God really does have your life in His Hands. We live and die for Him. This was one of those moments. There were many in that war. It felt like a collective decision to be together in the Theater with the expectancy of faith.

Suddenly a small light appeared on the stage. It was a candle. One of the actors was placing candles on the perimeter of the wide half-circle of the stage’s edge where the stage-lights had been. The actors were lighting the candles. One by one they were lit. In moments the lights revealed a wondrous view, one that was more spectacular than before.

Then, in the glow of a very special evening, with the pop-pop of shelling in the background and the occasional thunder of larger threats, the play continued in candlelight. The play was wonderful. I am not certain that I ever really knew what it was about but I laughed and was filled with joy.  It was a night to remember forever. Though it was very cold, I felt warm.

Later, walking to the room that I stayed in on those icy and snow-filled streets, I felt like I was in a neighborhood regardless of the threats that appeared to still be all around. Though I was not carrying one of the candles from the stage with me, I felt the glow of the room. The sense of faith and expectancy stayed with me. I did not have fear later that night when I was alone and the night war thunder.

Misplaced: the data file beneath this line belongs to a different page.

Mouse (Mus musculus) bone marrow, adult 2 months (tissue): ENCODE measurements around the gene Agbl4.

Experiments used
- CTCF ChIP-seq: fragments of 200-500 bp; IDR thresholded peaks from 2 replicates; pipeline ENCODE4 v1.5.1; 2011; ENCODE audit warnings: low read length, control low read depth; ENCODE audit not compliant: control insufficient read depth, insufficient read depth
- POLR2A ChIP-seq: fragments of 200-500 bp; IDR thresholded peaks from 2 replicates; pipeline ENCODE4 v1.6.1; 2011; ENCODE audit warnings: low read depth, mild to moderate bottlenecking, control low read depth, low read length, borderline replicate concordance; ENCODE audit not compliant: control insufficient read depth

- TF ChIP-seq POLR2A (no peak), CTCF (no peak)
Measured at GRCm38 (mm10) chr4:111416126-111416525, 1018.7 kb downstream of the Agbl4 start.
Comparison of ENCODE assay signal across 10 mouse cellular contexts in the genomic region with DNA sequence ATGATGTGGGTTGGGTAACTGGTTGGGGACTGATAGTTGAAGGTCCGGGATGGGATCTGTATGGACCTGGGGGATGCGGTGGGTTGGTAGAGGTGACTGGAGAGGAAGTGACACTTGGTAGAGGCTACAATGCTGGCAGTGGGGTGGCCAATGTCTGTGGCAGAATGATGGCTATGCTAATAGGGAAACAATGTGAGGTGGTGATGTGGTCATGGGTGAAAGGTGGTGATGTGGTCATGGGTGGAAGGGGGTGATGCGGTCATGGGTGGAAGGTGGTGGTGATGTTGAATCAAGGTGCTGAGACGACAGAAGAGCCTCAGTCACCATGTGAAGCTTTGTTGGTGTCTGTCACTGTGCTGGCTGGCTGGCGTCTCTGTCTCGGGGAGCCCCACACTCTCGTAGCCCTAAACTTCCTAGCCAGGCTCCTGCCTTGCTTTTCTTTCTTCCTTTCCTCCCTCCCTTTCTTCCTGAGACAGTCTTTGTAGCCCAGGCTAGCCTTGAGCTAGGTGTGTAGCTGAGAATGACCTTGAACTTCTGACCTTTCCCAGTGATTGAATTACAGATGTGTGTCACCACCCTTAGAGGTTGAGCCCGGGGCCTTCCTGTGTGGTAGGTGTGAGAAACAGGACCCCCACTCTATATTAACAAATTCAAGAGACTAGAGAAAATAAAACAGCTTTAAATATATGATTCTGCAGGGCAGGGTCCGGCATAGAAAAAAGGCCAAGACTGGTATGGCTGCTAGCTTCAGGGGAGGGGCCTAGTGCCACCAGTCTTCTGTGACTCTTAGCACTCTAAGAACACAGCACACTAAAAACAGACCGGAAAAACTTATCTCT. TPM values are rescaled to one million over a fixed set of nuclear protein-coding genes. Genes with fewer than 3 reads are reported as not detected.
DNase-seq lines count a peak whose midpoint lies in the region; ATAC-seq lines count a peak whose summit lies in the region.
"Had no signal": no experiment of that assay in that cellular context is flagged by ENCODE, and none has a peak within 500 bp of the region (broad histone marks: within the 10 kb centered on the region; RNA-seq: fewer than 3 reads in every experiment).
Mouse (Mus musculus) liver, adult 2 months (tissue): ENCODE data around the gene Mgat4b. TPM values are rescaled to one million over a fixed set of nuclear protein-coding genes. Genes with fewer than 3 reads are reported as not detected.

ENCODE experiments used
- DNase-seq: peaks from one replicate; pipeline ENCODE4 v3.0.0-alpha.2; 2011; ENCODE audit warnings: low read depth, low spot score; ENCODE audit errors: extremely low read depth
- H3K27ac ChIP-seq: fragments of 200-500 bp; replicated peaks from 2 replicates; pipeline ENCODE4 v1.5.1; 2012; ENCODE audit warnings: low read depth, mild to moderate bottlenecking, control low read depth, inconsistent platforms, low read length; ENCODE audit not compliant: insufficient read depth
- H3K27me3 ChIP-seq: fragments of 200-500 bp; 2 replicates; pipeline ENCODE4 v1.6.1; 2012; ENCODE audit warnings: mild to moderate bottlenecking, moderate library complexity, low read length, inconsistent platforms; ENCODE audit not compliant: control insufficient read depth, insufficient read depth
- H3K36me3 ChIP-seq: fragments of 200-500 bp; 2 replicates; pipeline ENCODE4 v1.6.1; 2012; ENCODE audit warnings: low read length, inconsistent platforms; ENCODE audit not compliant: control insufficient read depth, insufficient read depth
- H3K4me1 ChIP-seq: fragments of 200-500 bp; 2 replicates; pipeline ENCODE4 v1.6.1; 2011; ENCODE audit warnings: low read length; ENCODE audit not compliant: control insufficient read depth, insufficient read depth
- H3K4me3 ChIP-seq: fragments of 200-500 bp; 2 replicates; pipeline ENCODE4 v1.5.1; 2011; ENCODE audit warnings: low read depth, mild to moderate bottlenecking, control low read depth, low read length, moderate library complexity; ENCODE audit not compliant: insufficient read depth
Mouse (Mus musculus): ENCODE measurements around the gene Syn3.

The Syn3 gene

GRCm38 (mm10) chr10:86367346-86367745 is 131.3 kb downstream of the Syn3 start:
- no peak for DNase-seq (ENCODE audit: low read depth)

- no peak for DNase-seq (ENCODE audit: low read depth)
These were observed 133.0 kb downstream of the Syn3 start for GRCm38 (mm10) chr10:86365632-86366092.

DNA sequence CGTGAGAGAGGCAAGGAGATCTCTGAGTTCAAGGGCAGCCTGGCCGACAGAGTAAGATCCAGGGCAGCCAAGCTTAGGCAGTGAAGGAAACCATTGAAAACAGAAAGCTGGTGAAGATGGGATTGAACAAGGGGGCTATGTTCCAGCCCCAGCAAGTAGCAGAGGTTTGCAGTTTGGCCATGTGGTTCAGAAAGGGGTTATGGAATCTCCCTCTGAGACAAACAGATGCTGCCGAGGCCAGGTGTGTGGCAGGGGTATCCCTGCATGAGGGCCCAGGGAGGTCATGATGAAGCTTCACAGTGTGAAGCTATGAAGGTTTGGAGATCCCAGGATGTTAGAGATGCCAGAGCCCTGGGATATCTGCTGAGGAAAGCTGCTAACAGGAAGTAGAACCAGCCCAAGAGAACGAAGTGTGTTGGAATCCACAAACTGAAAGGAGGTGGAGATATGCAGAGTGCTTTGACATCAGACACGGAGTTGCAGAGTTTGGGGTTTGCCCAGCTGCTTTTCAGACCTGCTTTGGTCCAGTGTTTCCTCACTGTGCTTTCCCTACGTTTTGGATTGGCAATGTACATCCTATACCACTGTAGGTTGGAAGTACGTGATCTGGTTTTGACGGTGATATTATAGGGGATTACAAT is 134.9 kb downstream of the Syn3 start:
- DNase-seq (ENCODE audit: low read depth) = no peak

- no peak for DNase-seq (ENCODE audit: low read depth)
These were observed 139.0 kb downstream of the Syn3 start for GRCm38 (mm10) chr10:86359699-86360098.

We all seemed to be together, still in one larger room – not scattered individually throughout a city divided. God protects each of us, like a Light with and within every heart.

And now, (2019) if I hear thunder I am comforted. I remember that God is with each of us everywhere. I know that in some places and in some lives, we face times that feel dangerous or isolating but I know that He is always with us and never apart from anyone. I know that even when things happen that seem to cause moments that looks like a temporary “disconnect” – if we wait with hope, faith, and expectancy, especially with and for one another, and in fellowship – our Lord God responds bountifully and generously.

His Love and Light and His Spirit shine into our lives and hearts vividly. They warm us in ways that are transformative. We enter into bold new ways to tell His story, of how His Love has altered our lives and the landscape of our hearts.

He has mine. My story is one of the ongoing triumph of the Love of Christ in my heart and how it brings peace to me.

Joshua 1:9 -“Have I not commanded you? Be strong and courageous. Do not be frightened, and do not be dismayed, for the Lord your God is with you wherever you go.”

God is with you. He is with us all the time. He gives us strength and courage. I pray that we are each given the gift of many chances to step forward as bold Christians that walk fearlessly and lovingly towards the Life that we are given with generous and loving hearts.

© 2019 Linda Willows